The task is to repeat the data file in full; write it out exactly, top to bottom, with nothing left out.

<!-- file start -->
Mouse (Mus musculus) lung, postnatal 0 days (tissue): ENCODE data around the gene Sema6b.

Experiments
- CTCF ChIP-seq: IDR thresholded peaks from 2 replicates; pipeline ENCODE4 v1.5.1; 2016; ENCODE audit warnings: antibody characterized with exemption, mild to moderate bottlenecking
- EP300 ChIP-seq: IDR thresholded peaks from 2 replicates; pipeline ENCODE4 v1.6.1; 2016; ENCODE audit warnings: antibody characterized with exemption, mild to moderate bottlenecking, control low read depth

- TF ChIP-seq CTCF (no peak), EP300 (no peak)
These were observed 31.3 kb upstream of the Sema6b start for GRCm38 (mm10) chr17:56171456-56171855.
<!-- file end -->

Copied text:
Mouse (Mus musculus) lung, postnatal 0 days (tissue): ENCODE data around the gene Sema6b.

Experiments
- CTCF ChIP-seq: IDR thresholded peaks from 2 replicates; pipeline ENCODE4 v1.5.1; 2016; ENCODE audit warnings: antibody characterized with exemption, mild to moderate bottlenecking
- EP300 ChIP-seq: IDR thresholded peaks from 2 replicates; pipeline ENCODE4 v1.6.1; 2016; ENCODE audit warnings: antibody characterized with exemption, mild to moderate bottlenecking, control low read depth

- TF ChIP-seq CTCF (no peak), EP300 (no peak)
These were observed 31.3 kb upstream of the Sema6b start for GRCm38 (mm10) chr17:56171456-56171855.